It can be argued that "no longer" doesn't even make epistemological sense for things like this. We can't have any interactions with those objects faster than light, so their existence "now" relative to a frame of reference based on Earth is in a certain sense irrelevant. What we're interacting with is the light they generated that reached us; whether those objects still exist "now" has no material consequences for us.
Of course, the lifetimes of stars and galaxies and other astronomical objects are questions worthy of research and analysis, for understanding how the universe works. But for a specific object it's the light that's here, and not the matter that's there, which matters to us.
We can propose thought experiments like "if you could instantaneously be transported to the spot that light originated from, make an observation, and then instantaneously be transported back here...". But 1) that galaxy, if it still exists, wouldn't be in the same place "now" relative to Earth; and 2) this instantaneous back-and-forth could lead to temporal paradoxes and causality violations, so we're already in weird and dubious territory.
(OK, it's hard to see how you could create a meaningful causality violation with just this sort of single-back-and-forth between two very distant points in space. But it points to how this sort of thought experiment is already on thin ice.)
For long-distance observations, space and time are inseparable, which makes simultaneity a concept of questionable utility.
I saw somewhere that the age of that galactic cluster is 4.6 billion years. About the age of the solar system, give or take a hundred million or two.
So there may easily be life there now. As for the epoch when that light began its journey to us there is still plenty of time from the big bang some 13 billion years back.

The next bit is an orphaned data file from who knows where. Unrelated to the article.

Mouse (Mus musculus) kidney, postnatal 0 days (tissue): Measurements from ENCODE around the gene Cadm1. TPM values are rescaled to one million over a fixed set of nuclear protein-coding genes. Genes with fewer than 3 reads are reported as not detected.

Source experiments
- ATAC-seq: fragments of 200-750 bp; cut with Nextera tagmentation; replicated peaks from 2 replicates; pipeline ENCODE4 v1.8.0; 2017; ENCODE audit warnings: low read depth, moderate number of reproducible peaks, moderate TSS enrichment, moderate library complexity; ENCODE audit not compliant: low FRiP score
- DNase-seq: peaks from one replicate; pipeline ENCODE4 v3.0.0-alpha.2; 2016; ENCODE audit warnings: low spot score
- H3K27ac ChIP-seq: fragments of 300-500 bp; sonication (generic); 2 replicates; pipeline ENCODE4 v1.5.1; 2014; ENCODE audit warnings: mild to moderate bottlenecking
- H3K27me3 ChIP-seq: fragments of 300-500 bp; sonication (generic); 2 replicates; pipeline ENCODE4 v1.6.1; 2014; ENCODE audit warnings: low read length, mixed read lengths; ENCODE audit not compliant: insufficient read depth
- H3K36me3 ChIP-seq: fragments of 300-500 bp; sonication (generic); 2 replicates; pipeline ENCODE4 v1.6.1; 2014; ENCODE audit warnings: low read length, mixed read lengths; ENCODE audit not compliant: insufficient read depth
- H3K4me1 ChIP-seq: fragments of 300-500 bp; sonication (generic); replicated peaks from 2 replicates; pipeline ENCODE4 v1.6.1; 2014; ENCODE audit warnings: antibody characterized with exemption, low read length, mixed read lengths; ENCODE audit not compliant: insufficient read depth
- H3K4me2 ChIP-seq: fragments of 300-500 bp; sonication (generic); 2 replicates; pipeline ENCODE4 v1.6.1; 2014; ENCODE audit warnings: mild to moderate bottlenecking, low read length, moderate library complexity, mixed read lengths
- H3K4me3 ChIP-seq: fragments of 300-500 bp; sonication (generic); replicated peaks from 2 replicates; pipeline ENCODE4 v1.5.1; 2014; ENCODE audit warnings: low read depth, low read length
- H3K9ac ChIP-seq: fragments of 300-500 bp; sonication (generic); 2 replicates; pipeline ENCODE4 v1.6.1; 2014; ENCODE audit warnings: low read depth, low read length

The universe. Some information to help you live in it.
One: ‘Area’. Infinite. As far as anyone can make out
Two: ’Imports’. None. It’s impossible to import things into an infinite area, there being no outside to import things in from.
Three: ‘Exports’. None. See ’Imports’.
Four: ‘Rainfall’. None. Rain can not fall because in an infinite space there is no up for it to fall down from.
Five: ‘Population’. None. It is known that there are an infinite number of worlds, but that not everyone is inhabited. Therefore, there must be a finite number of inhabited worlds.
Any finite number divided by infinity is as near to nothing as makes no odds.
So, if every planet in the universe has a population of zero, then the entire population of the universe must also be zero, and any people you may actually meet from time to time are merely the products of a deranged imagination.
Six: ‘Monetary Units’. None. In fact, there are three freely convertible currencies in the universe, but the Altairian Dollar has recently collapsed, the Flainian Pobble Bead is only exchangeable for other Flainian Pobble Beads, and the Triganic Pu doesn’t really count as money.